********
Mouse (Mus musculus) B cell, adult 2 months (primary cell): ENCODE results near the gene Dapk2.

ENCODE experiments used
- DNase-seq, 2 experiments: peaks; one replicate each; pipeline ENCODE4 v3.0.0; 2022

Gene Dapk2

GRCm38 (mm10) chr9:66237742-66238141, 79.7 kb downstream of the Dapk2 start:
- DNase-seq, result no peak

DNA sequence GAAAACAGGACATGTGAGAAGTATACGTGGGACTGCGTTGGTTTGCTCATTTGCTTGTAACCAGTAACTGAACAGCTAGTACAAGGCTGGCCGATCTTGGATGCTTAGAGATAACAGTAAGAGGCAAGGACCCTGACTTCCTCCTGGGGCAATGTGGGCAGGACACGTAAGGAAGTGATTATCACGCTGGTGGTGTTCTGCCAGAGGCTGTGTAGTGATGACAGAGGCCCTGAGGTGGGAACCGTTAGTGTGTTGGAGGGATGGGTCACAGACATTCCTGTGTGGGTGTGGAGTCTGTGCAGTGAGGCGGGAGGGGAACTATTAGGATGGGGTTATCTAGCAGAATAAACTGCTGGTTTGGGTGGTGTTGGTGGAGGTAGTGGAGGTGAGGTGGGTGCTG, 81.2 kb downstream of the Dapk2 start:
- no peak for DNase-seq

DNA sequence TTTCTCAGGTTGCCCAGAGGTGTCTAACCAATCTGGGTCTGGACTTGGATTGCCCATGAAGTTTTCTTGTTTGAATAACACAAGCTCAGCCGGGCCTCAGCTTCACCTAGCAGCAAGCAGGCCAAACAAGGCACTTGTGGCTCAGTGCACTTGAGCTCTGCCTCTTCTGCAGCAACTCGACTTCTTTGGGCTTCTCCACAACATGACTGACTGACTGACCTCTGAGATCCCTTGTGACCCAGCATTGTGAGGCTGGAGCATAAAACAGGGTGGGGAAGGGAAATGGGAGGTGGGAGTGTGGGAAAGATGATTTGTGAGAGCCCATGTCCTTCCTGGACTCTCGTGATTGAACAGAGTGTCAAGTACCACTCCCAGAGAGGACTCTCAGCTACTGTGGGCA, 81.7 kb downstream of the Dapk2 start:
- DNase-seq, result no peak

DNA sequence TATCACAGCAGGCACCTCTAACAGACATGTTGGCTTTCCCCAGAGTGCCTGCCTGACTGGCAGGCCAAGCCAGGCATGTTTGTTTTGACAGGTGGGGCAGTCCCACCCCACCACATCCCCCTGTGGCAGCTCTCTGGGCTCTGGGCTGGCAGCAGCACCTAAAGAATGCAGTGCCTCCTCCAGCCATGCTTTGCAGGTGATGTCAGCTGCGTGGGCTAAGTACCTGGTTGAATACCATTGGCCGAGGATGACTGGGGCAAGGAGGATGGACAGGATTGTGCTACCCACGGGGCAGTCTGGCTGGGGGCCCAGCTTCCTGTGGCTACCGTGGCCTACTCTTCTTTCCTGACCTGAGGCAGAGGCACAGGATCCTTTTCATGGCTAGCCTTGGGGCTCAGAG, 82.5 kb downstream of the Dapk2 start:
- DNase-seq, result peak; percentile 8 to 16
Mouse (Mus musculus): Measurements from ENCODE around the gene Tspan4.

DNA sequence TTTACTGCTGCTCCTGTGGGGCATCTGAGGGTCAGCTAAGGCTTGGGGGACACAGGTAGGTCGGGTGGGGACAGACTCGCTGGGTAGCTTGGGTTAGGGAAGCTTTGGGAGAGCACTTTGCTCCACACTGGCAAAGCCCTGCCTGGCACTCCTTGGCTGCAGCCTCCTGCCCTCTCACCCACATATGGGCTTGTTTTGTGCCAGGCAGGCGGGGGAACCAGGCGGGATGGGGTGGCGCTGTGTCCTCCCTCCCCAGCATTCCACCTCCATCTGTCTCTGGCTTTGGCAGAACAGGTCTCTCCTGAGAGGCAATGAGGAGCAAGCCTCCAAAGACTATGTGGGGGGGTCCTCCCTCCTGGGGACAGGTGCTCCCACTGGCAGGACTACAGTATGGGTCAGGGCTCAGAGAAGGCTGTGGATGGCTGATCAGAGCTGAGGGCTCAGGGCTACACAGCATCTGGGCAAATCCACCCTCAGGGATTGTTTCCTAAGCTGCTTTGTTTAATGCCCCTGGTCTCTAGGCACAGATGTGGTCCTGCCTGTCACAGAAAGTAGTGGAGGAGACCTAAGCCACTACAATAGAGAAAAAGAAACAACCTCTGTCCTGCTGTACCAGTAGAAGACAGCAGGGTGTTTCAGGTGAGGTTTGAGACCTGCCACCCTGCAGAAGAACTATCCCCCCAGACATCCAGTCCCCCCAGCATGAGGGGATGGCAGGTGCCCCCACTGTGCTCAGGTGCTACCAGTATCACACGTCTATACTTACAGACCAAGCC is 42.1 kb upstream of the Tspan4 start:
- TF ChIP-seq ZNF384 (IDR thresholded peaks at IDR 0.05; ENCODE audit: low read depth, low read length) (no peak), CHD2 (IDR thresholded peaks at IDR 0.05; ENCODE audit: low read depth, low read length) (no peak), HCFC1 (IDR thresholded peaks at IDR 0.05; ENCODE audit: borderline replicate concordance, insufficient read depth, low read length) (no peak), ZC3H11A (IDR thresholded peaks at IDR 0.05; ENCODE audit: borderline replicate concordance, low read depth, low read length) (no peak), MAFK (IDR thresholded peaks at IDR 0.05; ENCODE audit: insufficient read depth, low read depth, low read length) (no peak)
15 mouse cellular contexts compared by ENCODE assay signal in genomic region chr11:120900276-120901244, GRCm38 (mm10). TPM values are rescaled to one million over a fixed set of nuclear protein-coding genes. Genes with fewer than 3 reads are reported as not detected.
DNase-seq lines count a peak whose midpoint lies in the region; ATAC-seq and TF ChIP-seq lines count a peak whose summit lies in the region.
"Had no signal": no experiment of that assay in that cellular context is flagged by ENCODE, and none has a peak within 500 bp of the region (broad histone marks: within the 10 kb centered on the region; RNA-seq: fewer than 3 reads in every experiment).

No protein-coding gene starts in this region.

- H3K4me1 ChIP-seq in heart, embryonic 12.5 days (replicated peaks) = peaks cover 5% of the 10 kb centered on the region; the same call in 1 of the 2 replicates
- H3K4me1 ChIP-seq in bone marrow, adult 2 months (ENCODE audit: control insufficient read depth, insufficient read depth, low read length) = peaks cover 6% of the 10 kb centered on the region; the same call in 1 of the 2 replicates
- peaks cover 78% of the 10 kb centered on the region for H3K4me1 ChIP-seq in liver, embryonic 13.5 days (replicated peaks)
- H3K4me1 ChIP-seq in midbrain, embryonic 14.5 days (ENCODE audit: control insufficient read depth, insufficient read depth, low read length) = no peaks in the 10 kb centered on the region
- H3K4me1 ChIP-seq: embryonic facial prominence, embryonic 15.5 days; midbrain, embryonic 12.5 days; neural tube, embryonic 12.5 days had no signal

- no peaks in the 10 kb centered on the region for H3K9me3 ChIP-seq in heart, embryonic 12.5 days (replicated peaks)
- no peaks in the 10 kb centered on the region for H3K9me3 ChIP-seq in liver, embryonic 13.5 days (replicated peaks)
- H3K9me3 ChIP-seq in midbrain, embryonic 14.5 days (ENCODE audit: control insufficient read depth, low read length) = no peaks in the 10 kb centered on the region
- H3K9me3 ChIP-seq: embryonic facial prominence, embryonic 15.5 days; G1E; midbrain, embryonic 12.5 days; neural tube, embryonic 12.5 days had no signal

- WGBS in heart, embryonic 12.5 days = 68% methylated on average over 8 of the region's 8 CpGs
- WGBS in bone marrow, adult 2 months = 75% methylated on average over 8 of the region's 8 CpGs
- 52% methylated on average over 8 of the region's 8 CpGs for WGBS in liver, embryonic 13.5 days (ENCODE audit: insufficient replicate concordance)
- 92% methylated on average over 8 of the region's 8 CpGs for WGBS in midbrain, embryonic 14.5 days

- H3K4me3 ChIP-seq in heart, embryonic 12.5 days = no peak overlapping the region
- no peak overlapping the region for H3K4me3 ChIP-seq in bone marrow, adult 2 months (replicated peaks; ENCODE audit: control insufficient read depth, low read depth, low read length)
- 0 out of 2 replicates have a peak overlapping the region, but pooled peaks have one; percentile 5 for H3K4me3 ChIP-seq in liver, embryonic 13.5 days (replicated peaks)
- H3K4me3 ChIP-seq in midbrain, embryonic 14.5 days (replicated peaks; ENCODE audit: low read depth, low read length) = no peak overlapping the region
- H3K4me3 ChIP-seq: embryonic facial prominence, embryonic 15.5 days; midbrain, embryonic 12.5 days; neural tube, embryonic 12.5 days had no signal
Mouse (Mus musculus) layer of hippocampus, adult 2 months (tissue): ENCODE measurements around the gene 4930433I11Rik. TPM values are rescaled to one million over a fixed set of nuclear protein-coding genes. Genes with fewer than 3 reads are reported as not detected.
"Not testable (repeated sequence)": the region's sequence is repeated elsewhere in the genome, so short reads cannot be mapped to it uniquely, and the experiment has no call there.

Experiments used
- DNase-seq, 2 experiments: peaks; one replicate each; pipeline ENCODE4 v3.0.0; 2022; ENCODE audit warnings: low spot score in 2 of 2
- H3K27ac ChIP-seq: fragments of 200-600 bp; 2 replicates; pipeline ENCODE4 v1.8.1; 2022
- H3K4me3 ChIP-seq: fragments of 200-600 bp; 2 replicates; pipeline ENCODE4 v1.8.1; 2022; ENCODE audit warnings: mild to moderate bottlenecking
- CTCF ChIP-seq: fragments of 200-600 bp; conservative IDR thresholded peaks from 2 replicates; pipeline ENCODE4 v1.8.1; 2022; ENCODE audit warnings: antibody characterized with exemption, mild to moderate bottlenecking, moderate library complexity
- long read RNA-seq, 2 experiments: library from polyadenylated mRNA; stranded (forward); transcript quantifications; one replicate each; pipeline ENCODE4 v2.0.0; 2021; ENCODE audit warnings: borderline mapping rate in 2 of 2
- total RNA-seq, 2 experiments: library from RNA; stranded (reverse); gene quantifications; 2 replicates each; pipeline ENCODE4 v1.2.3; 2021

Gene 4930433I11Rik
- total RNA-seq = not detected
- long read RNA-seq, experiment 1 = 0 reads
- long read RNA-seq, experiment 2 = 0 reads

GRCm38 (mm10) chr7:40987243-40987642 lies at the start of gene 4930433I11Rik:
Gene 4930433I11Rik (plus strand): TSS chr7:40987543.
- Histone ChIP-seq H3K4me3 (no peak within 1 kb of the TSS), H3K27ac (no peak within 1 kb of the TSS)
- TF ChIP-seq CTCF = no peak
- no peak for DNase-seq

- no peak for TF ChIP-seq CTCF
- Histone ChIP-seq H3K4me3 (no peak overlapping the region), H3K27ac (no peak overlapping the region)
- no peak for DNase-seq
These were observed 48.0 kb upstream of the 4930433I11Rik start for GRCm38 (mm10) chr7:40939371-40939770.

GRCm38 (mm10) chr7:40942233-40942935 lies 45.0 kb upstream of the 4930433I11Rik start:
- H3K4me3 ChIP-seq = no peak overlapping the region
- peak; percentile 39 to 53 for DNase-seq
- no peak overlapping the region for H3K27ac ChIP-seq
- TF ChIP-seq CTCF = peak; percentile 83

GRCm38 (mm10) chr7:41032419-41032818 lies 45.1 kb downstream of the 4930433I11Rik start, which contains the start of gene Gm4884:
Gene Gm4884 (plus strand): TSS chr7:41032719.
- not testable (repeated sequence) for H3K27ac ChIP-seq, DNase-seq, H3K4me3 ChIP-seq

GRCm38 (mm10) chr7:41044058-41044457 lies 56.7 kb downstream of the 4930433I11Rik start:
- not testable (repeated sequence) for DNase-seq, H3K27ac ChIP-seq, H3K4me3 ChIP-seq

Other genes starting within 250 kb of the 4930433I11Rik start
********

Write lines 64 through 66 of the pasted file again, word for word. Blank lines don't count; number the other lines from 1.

- TF ChIP-seq CTCF = peak; percentile 83

GRCm38 (mm10) chr7:41032419-41032818 lies 45.1 kb downstream of the 4930433I11Rik start, which contains the start of gene Gm4884:
Gene Gm4884 (plus strand): TSS chr7:41032719.